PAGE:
there are now only minor infestations.
The main pest animals in the park are goats, foxes,
rabbits and pigs. During the first hundred or so years after European
settlement, various property owners grazed sheep in the ranges. They organised
frequent shoots to lower the feral goat problem but during the war years this
activity declined and so the population grew. Since the park's gazettal an
aerial shooting program has reduced goat numbers significantly.
To reduce the impact of domestic animals on native
environments, just follow these simple guidelines:
Foxes are a regional problem in the Riverina. There are surrounding properties
that graze sheep, which provides the foxes with an endless food supply in the
lambs, as well as native fauna.
Rabbit populations have been high in the past in and around the cleared flat
areas, limiting their revegetation. The introduction of the rabbit calicivirus
has led to a decline in the rabbit population.
A small number of pigs are known to inhabit the reserve and signs of their
presence have been noted, especially next to the Whitton Stock Route. Currently
they are not regarded as a serious threat but monitoring of their numbers will
- Keep your cat or dog indoors at dawn, dusk and night. Native animals are
most vulnerable to attack at these times, when they do most of their
- Attach loud bells to your pet's collar, to warn wildlife when they are
- Make sure pet cats are desexed. Large numbers of feral cats already live
in bushland areas, preying on native animals.
- Please keep pets out of national parks and other conservation reserves.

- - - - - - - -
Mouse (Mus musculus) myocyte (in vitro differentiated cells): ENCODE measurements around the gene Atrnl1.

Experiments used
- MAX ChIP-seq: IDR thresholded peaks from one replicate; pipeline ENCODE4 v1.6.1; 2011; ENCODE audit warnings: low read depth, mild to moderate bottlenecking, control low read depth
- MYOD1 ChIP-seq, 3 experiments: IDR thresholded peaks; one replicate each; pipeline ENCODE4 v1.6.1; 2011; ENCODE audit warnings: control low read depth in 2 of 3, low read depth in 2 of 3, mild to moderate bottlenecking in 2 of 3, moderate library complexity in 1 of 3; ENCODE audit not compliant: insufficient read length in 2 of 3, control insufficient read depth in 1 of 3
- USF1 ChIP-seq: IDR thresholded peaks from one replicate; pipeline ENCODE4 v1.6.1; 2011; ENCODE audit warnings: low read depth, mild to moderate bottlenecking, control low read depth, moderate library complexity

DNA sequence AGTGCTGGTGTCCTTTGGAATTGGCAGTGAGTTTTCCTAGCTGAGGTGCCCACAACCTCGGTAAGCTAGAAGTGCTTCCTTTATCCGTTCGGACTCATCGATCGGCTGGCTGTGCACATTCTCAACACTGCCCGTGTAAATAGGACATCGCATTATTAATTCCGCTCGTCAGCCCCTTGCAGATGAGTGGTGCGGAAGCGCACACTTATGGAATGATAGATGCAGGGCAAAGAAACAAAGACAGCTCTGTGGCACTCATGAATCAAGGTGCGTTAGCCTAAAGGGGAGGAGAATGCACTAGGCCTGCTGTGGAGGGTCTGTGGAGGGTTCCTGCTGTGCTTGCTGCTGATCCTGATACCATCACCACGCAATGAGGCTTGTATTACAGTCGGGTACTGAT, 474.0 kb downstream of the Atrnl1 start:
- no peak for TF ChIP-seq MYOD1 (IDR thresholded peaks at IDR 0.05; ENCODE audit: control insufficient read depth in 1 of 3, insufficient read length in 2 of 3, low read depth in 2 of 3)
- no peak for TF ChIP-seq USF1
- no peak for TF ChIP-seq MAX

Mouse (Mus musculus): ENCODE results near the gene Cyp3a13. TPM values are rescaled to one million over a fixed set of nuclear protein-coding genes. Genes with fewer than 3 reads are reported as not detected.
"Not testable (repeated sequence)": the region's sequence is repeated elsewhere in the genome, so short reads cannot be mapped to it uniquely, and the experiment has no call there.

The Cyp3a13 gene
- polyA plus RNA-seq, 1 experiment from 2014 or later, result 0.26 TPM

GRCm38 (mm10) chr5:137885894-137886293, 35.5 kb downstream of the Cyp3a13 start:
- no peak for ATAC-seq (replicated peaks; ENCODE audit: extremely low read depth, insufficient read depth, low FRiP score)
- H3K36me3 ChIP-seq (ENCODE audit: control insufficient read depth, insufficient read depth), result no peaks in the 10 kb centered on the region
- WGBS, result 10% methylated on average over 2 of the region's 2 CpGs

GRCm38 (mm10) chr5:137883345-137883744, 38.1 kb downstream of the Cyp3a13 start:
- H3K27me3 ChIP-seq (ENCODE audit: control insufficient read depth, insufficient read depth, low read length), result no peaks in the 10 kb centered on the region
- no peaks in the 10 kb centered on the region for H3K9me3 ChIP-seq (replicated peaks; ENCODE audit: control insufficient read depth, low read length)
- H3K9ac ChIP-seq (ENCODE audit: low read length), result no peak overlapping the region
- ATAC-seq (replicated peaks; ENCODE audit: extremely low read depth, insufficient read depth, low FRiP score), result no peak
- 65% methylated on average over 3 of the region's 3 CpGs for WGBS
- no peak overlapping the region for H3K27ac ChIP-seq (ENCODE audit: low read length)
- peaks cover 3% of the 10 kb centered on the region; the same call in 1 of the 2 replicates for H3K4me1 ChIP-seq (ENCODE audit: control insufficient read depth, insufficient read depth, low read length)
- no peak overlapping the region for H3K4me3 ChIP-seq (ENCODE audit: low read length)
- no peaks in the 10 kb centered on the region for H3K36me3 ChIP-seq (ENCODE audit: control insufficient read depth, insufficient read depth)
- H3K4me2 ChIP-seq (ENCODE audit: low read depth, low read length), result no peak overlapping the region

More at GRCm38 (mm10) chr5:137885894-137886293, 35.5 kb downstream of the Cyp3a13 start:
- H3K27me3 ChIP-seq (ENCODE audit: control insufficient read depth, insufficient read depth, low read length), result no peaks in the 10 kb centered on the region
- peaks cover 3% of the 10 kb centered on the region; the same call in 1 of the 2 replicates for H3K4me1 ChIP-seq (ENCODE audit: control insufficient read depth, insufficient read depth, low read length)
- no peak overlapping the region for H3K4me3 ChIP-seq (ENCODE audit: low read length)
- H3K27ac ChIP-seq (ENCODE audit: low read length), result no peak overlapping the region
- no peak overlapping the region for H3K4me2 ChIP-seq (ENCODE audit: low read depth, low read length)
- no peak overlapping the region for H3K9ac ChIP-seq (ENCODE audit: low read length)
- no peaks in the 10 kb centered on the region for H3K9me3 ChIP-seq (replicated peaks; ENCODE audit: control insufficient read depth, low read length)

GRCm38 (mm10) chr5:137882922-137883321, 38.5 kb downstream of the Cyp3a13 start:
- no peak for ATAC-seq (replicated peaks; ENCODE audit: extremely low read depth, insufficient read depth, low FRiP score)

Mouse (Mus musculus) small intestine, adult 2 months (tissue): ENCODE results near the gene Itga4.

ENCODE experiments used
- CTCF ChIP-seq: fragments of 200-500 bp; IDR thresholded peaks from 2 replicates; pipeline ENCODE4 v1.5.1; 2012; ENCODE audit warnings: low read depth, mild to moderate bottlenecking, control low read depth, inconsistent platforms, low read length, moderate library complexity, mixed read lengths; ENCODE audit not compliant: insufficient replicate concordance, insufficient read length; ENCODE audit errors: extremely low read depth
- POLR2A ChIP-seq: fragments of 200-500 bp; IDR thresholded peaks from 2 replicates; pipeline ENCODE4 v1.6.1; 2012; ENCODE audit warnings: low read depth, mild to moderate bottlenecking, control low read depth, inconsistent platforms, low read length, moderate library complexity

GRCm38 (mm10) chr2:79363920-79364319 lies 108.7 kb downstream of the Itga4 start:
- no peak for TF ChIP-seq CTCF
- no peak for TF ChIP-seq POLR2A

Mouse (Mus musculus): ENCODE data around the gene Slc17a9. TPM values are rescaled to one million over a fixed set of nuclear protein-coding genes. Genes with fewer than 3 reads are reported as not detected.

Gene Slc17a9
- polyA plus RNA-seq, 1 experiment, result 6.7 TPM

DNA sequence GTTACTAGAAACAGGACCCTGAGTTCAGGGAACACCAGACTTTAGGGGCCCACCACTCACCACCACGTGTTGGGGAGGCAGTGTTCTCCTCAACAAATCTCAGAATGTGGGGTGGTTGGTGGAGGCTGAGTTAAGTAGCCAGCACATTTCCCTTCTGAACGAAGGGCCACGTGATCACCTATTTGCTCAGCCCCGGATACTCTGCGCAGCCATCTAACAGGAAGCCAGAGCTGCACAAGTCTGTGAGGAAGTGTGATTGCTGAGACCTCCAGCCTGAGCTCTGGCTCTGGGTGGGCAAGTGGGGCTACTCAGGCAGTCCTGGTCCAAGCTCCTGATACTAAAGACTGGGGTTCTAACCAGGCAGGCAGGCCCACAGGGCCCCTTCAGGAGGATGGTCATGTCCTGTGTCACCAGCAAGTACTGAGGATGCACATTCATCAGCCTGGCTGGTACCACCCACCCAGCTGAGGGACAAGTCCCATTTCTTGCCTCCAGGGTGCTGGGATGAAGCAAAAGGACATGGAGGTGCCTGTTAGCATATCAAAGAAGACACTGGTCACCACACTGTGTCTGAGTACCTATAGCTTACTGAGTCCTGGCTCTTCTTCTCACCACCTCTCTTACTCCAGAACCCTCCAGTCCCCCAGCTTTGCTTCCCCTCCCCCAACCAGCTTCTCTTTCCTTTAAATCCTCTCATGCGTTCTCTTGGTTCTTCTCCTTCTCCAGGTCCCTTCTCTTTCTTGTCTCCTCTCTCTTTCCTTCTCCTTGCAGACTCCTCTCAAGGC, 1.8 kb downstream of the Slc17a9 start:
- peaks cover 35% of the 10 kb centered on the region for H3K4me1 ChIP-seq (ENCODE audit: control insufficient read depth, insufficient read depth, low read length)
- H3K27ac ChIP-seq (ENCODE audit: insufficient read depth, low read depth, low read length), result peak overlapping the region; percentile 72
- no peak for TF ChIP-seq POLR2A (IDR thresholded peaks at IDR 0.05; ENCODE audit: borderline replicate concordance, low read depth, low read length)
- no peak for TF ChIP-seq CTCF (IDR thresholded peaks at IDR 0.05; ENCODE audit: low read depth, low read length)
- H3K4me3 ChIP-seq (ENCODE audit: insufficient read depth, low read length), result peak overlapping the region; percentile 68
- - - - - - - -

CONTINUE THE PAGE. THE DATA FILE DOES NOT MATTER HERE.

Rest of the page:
- Give lizards and small marsupials a refuge from cats and dogs, by placing
terracotta pipes and piles of stones around your garden.
- If you own a large property, fence off bush corridors for wildlife so they
can safely move through cleared areas. Don't let livestock wander into
national parks and other protected bushland areas.
Goats and foxes pose a particular problem for native
animals and control programs have concentrated on these two pest species.
Programs are regularly undertaken with local landholders and the Rural Lands
The control program for foxes involves annual ground baiting in cooperation with
neighbouring properties and the Rural Lands Protection Board, using the poison
Goat and pig numbers have been controlled through aerial shootings. It was
estimated that some 2000 goats inhabited the ranges in 1990 and now the
population is down to a manageable level of around 400.
Steamboat Creek bridge
Sources & Further reading
The first Europeans to visit the area were John Oxley and
the members of his 1817 expedition exploring the Lachlan Country. He described
the area as '… abandoned … by every living creature that is capable of
getting out'. Under Mt Brogden a member of the expedition planted oak, peach,
apricot and quince seeds on the King's birthday to '… serve to commemorate the
day and situation should those desolate plains be ever again visited by
civilised man—of which however I think there is little probability.' Of course
thousands of people now come each year to see the area's dramatic scenery.
A number of places of historical significance occur within Cocoparra National
Park and the adjoining Cocoparra Nature Reserve. They relate to former pastoral
activities or are associated with the old Cobb & Co route where the Whitton
Stock Route is today. This route was used extensively by Cobb & Co stage
coaches between Melbourne and Queensland in the late 19th century.
On 9 July 1964 a meeting was held in Griffith with the
idea of creating a national park in the Cocoparra Range. The meeting comprised
representatives from the CSIRO, the Fauna Protection Panel, the National Parks
Association of NSW, Wade Shire Council, Griffith Chamber of Commerce, various
rural agencies and landholders with properties next to the Cocoparra Range.
It wasn't until November 1969, shortly after the NSW National Parks and Wildlife
Service was first formed, that an area of just under 8329 hectares was gazetted
as Cocoparra National Park.